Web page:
Wednesday, January 22, 2014

Night Flying VFR

I am only a private pilot, but I have flown at night a little bit. Flying at night can be very pleasant, but it has it's challenges. On an airline flight one fourth of July, I saw a spectacular fireworks display. The lights are very pretty, and are sometimes helpful.

Looking at the image above, it is hard to tell, but that is an airport. The lights at an airport are mostly directional. The runway lights are brightest when the aircraft is lined up with the runway. Various other lights are in the airport vicinity, occasionally, and may help identify the orientation of the runways.

The FAA will depict the runway lighting on the airport charts, and in the airport facility directory (A/FD) the specifics of the airport lighting will be spelled out. Some of the lighting specified in the AF/D include:
  • ALS - Approach Lighting System
  • MALSR - Medium Intensity Approach Lighting System With Runway Alignment Indicator Lights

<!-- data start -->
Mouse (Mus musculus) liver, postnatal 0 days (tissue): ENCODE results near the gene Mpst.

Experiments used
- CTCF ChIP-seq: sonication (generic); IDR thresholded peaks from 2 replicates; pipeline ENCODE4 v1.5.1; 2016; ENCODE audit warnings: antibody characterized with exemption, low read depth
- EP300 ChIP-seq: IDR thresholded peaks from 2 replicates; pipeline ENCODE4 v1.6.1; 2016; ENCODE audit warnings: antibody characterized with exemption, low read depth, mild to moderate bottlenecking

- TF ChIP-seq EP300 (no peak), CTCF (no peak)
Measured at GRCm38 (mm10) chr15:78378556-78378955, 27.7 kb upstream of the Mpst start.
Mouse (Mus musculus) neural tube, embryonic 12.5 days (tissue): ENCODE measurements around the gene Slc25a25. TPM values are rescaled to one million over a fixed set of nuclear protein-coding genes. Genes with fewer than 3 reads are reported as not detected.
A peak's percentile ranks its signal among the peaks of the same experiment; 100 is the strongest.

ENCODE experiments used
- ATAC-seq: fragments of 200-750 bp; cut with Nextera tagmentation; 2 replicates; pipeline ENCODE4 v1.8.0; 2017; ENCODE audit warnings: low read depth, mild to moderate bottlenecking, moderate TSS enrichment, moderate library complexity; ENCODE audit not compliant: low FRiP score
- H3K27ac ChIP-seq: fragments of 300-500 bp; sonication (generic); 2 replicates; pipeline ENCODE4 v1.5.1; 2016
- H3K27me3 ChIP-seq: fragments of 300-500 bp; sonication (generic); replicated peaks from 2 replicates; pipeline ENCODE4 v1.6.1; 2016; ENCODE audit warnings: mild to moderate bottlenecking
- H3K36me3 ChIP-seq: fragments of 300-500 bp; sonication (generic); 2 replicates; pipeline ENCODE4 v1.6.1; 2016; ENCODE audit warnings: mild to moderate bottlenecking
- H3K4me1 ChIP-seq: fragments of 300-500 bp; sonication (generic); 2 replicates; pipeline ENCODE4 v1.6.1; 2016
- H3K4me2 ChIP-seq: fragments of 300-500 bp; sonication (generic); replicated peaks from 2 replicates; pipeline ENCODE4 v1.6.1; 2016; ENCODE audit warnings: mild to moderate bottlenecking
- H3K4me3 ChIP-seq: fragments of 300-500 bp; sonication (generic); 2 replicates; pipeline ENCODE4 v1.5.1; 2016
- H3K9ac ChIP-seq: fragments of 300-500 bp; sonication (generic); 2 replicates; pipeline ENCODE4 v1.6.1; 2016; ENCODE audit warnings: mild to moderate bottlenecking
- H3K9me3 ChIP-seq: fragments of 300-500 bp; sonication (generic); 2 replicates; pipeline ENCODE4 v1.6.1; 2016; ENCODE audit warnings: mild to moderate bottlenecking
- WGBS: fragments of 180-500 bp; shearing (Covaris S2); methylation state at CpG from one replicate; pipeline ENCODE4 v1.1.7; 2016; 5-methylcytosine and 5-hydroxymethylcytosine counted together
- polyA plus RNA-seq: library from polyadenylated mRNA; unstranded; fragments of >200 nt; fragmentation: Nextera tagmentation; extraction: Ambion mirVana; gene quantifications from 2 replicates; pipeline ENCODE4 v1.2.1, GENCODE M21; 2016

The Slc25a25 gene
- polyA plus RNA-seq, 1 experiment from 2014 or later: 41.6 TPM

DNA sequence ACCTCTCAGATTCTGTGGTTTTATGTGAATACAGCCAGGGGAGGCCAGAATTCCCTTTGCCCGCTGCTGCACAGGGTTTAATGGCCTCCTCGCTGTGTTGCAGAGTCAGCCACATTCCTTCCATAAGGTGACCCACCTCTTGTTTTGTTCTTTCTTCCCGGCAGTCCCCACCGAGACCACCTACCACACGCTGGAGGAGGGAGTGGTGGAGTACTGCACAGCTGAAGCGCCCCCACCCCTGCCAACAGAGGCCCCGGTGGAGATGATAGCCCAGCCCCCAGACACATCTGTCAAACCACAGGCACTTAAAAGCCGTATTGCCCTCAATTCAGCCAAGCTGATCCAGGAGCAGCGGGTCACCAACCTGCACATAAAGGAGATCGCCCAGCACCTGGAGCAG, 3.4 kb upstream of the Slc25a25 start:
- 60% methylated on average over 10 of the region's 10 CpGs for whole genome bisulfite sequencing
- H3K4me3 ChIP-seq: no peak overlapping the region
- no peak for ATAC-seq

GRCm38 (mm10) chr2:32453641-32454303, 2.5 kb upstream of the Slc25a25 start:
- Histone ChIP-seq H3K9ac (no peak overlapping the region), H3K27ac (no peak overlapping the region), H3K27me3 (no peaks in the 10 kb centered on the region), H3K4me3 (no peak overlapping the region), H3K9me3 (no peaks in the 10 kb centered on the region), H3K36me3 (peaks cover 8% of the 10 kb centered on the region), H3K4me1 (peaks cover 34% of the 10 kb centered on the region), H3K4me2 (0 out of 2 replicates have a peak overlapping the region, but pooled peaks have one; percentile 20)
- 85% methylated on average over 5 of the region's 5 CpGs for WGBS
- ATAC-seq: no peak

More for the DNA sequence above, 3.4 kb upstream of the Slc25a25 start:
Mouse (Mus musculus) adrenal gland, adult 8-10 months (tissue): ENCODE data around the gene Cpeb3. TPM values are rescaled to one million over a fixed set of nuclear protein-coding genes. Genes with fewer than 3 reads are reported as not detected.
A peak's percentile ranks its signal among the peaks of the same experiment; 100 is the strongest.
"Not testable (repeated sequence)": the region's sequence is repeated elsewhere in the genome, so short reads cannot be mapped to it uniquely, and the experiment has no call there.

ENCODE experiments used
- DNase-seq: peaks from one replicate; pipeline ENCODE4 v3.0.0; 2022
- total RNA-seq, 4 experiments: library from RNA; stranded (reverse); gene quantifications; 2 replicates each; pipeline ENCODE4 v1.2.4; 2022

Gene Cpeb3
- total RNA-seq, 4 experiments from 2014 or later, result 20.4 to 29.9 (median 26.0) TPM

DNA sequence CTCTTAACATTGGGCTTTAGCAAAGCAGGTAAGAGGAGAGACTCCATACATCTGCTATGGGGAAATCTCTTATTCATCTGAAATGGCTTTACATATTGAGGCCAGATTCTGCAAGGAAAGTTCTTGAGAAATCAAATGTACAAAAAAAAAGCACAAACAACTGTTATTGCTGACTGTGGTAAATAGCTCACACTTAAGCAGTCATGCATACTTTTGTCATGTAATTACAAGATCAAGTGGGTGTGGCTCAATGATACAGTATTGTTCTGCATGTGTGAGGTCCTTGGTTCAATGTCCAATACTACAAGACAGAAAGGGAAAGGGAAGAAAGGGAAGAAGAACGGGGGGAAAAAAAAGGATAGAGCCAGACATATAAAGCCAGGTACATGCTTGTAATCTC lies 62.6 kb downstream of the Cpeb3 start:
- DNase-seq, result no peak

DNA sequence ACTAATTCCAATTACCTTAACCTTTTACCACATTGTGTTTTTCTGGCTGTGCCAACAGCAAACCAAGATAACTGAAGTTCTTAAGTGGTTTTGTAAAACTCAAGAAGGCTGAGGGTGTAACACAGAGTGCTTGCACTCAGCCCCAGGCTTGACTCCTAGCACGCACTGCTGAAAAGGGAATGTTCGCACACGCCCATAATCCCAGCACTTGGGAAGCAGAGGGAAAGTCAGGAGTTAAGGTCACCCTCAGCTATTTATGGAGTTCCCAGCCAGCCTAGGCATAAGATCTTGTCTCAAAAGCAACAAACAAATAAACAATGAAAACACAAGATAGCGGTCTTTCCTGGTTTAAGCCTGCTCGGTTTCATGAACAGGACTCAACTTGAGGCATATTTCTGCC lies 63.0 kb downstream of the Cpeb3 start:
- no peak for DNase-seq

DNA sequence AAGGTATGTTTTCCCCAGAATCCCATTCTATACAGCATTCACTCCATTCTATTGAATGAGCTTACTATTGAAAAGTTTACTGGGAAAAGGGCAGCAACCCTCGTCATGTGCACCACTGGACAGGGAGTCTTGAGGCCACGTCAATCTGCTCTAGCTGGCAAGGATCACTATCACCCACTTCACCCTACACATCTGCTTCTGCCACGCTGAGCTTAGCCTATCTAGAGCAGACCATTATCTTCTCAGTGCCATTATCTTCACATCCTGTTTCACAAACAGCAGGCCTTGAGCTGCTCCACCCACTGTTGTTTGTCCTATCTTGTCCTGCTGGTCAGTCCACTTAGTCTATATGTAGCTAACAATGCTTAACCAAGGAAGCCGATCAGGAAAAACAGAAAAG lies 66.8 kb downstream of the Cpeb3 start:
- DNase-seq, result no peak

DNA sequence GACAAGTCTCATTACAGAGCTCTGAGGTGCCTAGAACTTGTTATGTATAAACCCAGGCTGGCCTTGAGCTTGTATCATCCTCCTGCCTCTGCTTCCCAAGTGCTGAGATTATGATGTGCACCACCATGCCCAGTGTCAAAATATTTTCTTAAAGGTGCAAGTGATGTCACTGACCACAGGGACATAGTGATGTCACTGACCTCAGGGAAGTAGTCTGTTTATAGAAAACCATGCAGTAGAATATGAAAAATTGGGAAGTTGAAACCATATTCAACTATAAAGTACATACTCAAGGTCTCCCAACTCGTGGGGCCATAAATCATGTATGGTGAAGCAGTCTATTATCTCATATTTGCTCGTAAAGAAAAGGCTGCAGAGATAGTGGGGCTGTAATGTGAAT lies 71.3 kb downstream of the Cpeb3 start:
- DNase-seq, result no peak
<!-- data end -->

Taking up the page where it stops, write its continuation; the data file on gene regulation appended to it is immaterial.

• PAPI - Precision Approach Path Indicator 
  • PCL - Pilot Controlled Lighting
  • REIL - Runway End Indicator Lights
The otherside of flying at night, it is dark out there. When in the city, there are usually lots of lights, street lights, house lights, parking lot lights, etc. Out in the country it is dark, maybe a yard light is on near a farm, but not much more. When out flying, it is amazing how much rural landscape is out there. During the day, it doesn't really matter, the rural landscape may be grids, and help us navigate. At night, the rural landscape is mostly black. 

If someone has been flying VFR at night, the navigation is probably very similar to instrument navigation. Radio aids are usually used to locate specific places, or distance. The cockpit isn't conducive to much lighting, so the nav systems should have dimmed lighting as well, so the pilot doesn't hamper their night vision acuity. 

There are various schemes that can be used to identify landmarks at night. Looking for local landmarks can help (IE 2 miles south of the city). Using the pilot controlled lighting, is another trick, click 3 or 5 times on the CTAF of the desired airport, and see if the lights change. If the visibility is lower than about 5 miles, VFR conditions exist, but VFR navigation will not be suitable. 

Flying at night, it may be desirable to use oxygen. The eyes work hard all the time, but especially at night, they need all the help they can get. Some people describe using oxygen during night flights, as a way to turn the lights on.

Flying at night can be pleasant, but has its pitfalls. Fly extra careful at night.

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